In August 2016, Snapchat seemed destined for decline. Facebook that month cloned Stories — Snapchat’s most beloved feature — and rolled it out on Instagram, en route to placing it on Messenger, Whatsapp and Facebook itself.
At the time, Snapchat was a plucky upstart, gathering steam ahead of an IPO. But when the world’s biggest social network copied its best feature and shipped it to billions, the growth story seemed over.
After a few tough years, however, Snapchat’s been booming. The app now has 332 million daily users, up 18% from last year, beating analysts’ expectations to start 2022. With little fanfare, it’s sailed past Twitter, serving 115 million more daily users than Twitter’s 217 million, despite the latter’s cultural significance.
Snapchat’s business still has some ways to go, but its product growth is noteworthy. The company’s path offers some key lessons about the evolution of social media and where it’s heading:
Messaging > Stories
Stories helped Snapchat grow, but messaging propelled its longevity. Snapchat’s lighthearted, ephemeral messaging feature attracted young people looking for alternatives to built-in apps like Apple Messages, which seem too serious. With parents growing more tech-savvy, high schoolers also wanted to cover their tracks, and Snapchat’s built-in deletion was ideal for the cause.
So the app became a must-have for kids starting in eighth grade, gaining 90% adoption among 13 to 24-year-olds in places like the US, UK, and Netherlands. Messaging is infamously sticky: once you start messaging in one place, it’s rare to go elsewhere to reach the same people. So once young people got to Snapchat, they tended to stick around.
Snapchat undervalued Android for years, costing it dearly. A poorly-built Android app set Snapchat back in its battle with Facebook, effectively ceding the field in most of the world. Eventually, Snapchat dedicated significant resources to Android and turned its experience around.
Today, Android markets are propelling Snapchat’s rise. 76% of its growth this quarter came from outside of North America and Europe. Markets like Saudi Arabia and India led the way.
Broadcast Social Media Falters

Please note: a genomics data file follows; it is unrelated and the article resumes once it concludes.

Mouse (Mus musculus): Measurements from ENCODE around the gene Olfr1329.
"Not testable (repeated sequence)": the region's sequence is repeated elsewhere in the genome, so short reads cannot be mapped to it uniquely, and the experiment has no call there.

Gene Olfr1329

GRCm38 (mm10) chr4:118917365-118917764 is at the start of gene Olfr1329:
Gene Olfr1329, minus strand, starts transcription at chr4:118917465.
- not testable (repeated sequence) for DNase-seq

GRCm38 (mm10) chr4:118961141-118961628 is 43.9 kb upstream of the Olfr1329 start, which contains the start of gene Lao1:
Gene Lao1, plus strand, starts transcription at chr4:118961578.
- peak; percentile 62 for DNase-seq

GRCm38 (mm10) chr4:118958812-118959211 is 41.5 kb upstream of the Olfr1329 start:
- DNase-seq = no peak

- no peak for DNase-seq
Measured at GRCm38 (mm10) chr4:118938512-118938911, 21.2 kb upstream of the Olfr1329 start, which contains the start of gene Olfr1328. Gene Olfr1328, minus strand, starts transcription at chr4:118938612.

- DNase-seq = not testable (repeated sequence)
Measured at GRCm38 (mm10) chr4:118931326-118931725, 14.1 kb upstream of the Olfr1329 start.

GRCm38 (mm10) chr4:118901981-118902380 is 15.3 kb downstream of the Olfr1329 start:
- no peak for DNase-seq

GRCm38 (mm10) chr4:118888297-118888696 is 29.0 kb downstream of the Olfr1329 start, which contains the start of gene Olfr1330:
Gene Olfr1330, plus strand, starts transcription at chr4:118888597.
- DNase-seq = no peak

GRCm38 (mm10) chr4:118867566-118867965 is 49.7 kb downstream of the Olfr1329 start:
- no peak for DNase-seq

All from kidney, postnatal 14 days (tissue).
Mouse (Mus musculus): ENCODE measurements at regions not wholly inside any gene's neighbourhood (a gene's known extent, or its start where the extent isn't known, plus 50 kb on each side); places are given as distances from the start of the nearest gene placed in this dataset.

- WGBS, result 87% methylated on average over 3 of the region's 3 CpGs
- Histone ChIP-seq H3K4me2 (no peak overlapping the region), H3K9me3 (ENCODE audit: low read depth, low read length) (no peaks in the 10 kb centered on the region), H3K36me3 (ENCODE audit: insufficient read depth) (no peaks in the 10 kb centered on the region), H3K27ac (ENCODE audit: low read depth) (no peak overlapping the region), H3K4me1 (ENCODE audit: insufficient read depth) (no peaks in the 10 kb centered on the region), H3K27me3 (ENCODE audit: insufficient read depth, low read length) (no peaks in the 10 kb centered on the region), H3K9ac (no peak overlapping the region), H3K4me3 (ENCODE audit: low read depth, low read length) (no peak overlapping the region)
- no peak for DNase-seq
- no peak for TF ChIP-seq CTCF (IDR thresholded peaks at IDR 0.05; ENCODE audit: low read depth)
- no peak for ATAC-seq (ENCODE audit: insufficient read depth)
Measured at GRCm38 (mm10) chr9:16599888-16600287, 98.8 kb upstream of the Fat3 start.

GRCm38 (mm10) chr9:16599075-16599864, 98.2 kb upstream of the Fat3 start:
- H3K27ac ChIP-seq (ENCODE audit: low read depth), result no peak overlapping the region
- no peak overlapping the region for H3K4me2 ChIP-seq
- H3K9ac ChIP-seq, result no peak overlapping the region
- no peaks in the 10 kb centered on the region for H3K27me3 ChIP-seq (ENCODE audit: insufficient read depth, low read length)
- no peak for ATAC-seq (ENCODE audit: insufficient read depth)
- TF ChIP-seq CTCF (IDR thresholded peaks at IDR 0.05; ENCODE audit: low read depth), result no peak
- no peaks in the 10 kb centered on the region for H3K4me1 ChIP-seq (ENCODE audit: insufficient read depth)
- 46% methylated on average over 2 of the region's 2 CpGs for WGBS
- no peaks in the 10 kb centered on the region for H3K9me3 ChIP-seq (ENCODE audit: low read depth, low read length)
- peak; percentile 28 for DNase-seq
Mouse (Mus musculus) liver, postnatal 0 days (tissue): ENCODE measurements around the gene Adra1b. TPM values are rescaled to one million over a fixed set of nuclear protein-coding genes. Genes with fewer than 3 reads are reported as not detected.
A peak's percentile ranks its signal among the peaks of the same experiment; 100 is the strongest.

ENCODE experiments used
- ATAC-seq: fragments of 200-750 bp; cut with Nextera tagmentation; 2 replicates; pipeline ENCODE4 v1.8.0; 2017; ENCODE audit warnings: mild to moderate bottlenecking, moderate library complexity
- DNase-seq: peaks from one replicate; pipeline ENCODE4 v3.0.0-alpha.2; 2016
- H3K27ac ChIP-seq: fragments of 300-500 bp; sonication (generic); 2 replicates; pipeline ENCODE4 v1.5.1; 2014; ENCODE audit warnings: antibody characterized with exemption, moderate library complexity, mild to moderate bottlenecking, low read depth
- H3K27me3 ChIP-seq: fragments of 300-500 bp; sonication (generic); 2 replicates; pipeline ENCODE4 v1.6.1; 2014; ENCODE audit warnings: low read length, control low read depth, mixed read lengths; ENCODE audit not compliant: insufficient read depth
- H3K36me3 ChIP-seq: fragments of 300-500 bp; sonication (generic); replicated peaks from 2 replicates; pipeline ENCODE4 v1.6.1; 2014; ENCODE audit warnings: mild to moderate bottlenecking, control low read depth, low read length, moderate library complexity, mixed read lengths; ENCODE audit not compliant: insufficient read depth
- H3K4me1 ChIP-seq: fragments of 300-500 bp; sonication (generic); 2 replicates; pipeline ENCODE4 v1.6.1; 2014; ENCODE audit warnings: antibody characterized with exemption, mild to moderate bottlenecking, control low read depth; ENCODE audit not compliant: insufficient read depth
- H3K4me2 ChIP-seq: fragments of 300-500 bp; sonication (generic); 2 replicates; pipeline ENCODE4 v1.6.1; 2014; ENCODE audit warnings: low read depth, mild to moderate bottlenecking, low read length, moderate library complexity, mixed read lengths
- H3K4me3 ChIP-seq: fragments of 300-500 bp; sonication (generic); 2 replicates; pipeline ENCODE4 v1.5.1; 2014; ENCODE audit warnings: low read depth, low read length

Millennials, the first generation to grow up with social media, loved broadcasting their lives. Gen Z kind of hates it. That’s why Facebook is struggling to attract young adults. “Overall, there’s no strong value prop for FB among YA,” said Facebook in its own research.
Heck of a conclusion in Facebook’s internal research on young adults: “Overall, there’s no strong value prop for FB among YA.” pic.twitter.com/4WmJSwsETe
— Alex Kantrowitz (@Kantrowitz) October 25, 2021
Snapchat provides the antidote. Its app is built for intimate group chats, the kind where you share but don’t broadcast. This is a big reason why young people keep coming back. They also love Snapchat’s smaller private stories feature.
Related Article: What Social Media Trends Will Emerge for 2022?
Augmented Reality Is Fun
Augmented reality lenses on Snapchat are a good time, and the numbers prove it: 250 million people use Snapchat’s AR features every day, the bulk of its 332 million total daily users. Snapchat’s barfing rainbows may not be Apple’s augmented reality glasses. But they work today and are extremely popular.
Snapchat has serious challenges looking forward. It’s getting hit hard by Apple’s anti-tracking changes, and that showed up in its earnings report Thursday (I weighed in on CNBC).
— CNBCOvertime (@CNBCOvertime) April 21, 2022
It’s also struggled to attract ad dollars from many marketers, who don’t believe it’s big enough. “Haaaaaaa snap,” wrote one marketing professional after I inquired about their interest in the platform. And Snapchat’s still making losses in a market that’s increasingly intolerant of unprofitable companies.
All told, however, Snapchat is growing, swiftly, and doing so despite the doomsayers. It seems to be on a trajectory few, including myself, expected in 2016.
Alex Kantrowitz is founder and reporter at Big Technology, author of “Always Day One: How the Tech Titans Plan to Stay on Top Forever,” an on-air contributor at CNBC and former senior technology reporter at BuzzFeed News.